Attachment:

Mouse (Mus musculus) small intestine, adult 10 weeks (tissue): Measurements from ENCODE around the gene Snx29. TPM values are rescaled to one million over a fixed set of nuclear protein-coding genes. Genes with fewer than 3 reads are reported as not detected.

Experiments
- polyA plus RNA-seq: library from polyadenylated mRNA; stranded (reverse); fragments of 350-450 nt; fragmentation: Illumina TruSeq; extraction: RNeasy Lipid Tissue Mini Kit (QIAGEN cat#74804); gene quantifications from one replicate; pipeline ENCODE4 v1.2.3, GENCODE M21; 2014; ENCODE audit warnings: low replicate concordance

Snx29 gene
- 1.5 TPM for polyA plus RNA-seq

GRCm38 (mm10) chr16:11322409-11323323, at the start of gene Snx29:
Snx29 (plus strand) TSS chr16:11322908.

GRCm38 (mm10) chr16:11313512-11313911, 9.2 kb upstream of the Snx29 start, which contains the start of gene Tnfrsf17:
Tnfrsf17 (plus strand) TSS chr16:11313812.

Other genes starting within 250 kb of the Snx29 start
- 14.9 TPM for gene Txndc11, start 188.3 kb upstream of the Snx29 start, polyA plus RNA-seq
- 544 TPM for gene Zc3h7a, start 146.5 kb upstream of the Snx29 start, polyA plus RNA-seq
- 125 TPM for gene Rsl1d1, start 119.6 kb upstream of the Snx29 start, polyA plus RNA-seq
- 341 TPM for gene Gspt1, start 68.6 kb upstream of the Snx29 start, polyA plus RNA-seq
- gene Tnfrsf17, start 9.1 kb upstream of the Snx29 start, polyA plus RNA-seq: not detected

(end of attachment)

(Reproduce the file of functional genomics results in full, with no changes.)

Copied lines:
Mouse (Mus musculus) small intestine, adult 10 weeks (tissue): Measurements from ENCODE around the gene Snx29. TPM values are rescaled to one million over a fixed set of nuclear protein-coding genes. Genes with fewer than 3 reads are reported as not detected.

Experiments
- polyA plus RNA-seq: library from polyadenylated mRNA; stranded (reverse); fragments of 350-450 nt; fragmentation: Illumina TruSeq; extraction: RNeasy Lipid Tissue Mini Kit (QIAGEN cat#74804); gene quantifications from one replicate; pipeline ENCODE4 v1.2.3, GENCODE M21; 2014; ENCODE audit warnings: low replicate concordance

Snx29 gene
- 1.5 TPM for polyA plus RNA-seq

GRCm38 (mm10) chr16:11322409-11323323, at the start of gene Snx29:
Snx29 (plus strand) TSS chr16:11322908.

GRCm38 (mm10) chr16:11313512-11313911, 9.2 kb upstream of the Snx29 start, which contains the start of gene Tnfrsf17:
Tnfrsf17 (plus strand) TSS chr16:11313812.

Other genes starting within 250 kb of the Snx29 start
- 14.9 TPM for gene Txndc11, start 188.3 kb upstream of the Snx29 start, polyA plus RNA-seq
- 544 TPM for gene Zc3h7a, start 146.5 kb upstream of the Snx29 start, polyA plus RNA-seq
- 125 TPM for gene Rsl1d1, start 119.6 kb upstream of the Snx29 start, polyA plus RNA-seq
- 341 TPM for gene Gspt1, start 68.6 kb upstream of the Snx29 start, polyA plus RNA-seq
- gene Tnfrsf17, start 9.1 kb upstream of the Snx29 start, polyA plus RNA-seq: not detected